In the first quarter of 2019, AmericanHort and MPS are set to publish a series of articles in Industry-Insider (an American trade journal). This six-part series, which will address all MPS-ABC themes, will serve to inform growers.

MPS also visited FSI members (Floriculture Sustainability Initiative), Floricultura (Salinas, CA) and Syngenta Flowers last week, as well as Seville Farms and J.Berry Nursery, in Texas. 

American retailers are also setting more and more demands with regard to the use of plant protection products, including Ahold/Delhaize in Salisbury, NC. Here, MPS gave a presentation to the Sustainability & Wellness department, who are currently developing sustainability requirements for all brands under the Ahold/Delhaize umbrella. Ahold/Delhaize is also an FSI member and is focused on implementing sustainability.

If you have any questions or would like more information, please contact Remco Jansen at r.jansen@my-mps.com or on tel. +31 (0) 174 615 715.
 
Country focus: Turkey
 
The production and sales of flowers and plants are growing considerably in Turkey, with more and more growers exporting part of their flowers & ornamentals products to Europe. Countries such as the Netherlands, the United Kingdom and Germany are key destinations for Turkish producers, with exports to these countries rising sharply over the past few years. Turkish flower and plant exports to the Netherlands jumped by no less than 32% in the first ten months of 2018, compared to an increase of 8% to Germany and the United Kingdom.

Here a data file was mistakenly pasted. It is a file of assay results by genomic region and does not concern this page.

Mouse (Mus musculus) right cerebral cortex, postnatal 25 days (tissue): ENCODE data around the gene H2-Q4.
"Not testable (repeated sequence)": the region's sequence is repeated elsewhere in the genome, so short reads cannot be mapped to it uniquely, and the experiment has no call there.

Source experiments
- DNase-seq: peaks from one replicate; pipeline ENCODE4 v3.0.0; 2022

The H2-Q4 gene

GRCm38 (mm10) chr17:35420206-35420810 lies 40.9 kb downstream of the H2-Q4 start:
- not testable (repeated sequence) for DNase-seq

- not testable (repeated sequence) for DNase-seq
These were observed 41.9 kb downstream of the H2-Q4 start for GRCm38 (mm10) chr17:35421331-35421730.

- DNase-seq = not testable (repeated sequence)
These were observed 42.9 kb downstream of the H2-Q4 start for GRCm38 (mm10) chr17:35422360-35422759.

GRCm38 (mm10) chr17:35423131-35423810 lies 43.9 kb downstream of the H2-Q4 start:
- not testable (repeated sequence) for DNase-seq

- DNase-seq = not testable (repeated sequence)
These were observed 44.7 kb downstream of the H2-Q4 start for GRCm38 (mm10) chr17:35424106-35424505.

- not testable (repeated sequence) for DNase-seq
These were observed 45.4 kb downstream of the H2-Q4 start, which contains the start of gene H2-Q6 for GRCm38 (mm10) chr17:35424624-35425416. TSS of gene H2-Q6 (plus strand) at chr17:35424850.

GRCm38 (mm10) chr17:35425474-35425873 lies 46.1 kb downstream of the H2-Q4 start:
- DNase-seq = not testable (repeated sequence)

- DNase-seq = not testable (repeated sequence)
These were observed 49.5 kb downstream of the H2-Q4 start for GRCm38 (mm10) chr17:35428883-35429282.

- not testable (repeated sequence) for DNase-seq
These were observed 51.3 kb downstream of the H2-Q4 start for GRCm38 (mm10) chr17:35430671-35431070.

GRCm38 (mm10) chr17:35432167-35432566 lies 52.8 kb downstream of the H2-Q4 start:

Sustainability and certification
In view of the sustainability and certification developments in European retail, these themes are becoming increasingly important in the Turkish sector as well. As a result, there is a growing interest in sustainable production methods and validated sustainability assurance in Turkey, which means that the demand for MPS certification in Turkey is growing steadily. In recent years, the number of MPS participants from Turkey has been on the rise: the sole MPS participant in Turkey four years ago has now been joined by 17 others.
 
“In November, MPS-ECAS carried out its annual audits again. The growers I spoke to were all very happy with our auditors. Although a few areas for improvement were identified, the growers agree that this is justified. They are now hard at work to make up for their shortcomings.”, says Raymond Scheepens, commercial manager at MPS.
 
Coordinators appointed
In August, MPS appointed coordinators in Turkey. In consultation with the coordinators, a number of meetings were scheduled for the second week of December, which saw our commercial manager travel to Turkey to inform, encourage, and motivate growers with regard to certification, as well as informing them about developments in Western Europe.